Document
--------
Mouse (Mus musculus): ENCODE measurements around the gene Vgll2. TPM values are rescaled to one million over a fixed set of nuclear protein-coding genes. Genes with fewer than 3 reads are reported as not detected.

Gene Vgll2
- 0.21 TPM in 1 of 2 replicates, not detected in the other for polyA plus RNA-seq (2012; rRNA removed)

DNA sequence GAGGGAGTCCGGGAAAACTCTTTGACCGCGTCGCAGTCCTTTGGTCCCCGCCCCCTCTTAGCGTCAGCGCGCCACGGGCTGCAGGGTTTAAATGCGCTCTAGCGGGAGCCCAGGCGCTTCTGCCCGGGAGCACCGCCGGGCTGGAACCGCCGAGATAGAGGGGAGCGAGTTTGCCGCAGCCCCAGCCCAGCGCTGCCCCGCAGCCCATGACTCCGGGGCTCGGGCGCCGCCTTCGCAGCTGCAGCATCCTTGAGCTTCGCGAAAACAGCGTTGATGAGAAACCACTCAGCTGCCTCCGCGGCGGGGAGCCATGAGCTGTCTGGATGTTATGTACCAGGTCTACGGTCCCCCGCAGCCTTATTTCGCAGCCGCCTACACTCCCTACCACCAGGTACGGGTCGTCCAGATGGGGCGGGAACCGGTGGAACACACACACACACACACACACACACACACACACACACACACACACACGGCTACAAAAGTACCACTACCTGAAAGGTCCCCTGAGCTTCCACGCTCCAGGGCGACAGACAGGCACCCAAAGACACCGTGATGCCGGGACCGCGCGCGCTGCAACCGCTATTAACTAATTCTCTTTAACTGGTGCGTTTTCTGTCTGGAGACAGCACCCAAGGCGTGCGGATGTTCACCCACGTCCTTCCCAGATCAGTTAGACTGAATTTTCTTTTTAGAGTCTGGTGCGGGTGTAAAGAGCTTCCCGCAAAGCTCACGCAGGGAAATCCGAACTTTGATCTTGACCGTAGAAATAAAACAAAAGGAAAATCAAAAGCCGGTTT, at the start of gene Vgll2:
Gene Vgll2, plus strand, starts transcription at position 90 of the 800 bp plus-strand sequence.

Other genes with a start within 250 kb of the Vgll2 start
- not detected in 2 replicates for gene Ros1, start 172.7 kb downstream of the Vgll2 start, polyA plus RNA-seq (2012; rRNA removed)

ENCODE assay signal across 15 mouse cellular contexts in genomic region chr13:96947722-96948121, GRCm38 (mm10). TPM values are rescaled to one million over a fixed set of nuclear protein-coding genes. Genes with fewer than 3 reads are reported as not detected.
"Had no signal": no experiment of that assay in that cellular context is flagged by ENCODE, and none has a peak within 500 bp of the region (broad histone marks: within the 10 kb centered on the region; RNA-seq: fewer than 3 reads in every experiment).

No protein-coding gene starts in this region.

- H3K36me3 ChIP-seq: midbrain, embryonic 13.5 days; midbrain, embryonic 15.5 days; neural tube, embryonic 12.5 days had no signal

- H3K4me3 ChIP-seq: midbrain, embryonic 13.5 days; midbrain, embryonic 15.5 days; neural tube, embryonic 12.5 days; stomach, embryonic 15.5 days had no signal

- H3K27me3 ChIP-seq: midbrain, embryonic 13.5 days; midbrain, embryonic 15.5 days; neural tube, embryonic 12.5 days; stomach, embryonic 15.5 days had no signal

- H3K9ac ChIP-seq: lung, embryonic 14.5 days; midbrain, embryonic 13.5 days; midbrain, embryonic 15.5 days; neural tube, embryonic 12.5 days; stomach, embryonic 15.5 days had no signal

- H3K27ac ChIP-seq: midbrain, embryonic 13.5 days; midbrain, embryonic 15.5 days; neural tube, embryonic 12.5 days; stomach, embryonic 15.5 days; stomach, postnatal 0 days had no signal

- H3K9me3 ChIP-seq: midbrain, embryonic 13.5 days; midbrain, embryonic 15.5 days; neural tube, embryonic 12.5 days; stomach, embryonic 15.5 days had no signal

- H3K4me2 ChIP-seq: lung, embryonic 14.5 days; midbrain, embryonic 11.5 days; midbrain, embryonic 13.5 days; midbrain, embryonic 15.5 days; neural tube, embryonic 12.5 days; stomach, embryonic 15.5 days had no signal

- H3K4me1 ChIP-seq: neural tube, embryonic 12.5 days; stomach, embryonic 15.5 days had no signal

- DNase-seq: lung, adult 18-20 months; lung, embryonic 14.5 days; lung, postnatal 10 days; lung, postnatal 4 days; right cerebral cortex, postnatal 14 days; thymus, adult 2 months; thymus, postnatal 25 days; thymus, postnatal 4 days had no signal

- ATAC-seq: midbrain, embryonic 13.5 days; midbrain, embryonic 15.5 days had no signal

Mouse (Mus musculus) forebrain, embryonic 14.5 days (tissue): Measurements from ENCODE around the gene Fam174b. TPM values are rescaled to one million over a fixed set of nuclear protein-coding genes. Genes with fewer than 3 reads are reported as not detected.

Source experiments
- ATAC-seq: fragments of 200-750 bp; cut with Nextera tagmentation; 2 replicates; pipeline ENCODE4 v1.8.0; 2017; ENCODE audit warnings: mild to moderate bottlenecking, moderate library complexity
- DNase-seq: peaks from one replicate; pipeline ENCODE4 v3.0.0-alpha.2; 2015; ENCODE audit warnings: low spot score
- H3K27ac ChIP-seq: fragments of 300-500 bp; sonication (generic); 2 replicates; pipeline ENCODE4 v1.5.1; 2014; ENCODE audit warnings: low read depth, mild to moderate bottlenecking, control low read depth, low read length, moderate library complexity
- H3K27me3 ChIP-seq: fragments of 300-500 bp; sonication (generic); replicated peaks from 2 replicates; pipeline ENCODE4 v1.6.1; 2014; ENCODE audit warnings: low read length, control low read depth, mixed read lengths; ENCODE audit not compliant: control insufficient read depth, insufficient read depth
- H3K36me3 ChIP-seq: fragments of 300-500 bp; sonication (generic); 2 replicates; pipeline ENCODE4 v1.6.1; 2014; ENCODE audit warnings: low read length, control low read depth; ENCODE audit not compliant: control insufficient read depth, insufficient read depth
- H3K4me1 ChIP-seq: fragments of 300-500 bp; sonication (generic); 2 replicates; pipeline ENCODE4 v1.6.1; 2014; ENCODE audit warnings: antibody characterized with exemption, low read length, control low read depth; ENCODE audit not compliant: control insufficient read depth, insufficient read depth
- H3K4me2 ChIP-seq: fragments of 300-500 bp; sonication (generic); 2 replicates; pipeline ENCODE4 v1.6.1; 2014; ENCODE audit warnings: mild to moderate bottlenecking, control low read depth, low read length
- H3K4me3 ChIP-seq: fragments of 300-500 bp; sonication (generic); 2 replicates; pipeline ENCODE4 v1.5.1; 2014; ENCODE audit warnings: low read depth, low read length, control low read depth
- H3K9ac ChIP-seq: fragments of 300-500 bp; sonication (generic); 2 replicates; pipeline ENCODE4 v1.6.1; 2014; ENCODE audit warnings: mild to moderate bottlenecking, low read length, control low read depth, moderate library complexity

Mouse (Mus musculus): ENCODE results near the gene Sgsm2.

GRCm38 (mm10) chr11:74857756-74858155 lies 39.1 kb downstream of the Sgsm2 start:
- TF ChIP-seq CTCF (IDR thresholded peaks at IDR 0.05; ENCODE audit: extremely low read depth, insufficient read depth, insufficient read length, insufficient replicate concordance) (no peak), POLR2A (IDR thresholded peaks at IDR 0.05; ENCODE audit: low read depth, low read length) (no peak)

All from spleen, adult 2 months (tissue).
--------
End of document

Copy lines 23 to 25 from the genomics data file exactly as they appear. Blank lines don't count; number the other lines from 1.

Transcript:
- ATAC-seq: fragments of 200-750 bp; cut with Nextera tagmentation; 2 replicates; pipeline ENCODE4 v1.8.0; 2017; ENCODE audit warnings: mild to moderate bottlenecking, moderate library complexity
- DNase-seq: peaks from one replicate; pipeline ENCODE4 v3.0.0-alpha.2; 2015; ENCODE audit warnings: low spot score
- H3K27ac ChIP-seq: fragments of 300-500 bp; sonication (generic); 2 replicates; pipeline ENCODE4 v1.5.1; 2014; ENCODE audit warnings: low read depth, mild to moderate bottlenecking, control low read depth, low read length, moderate library complexity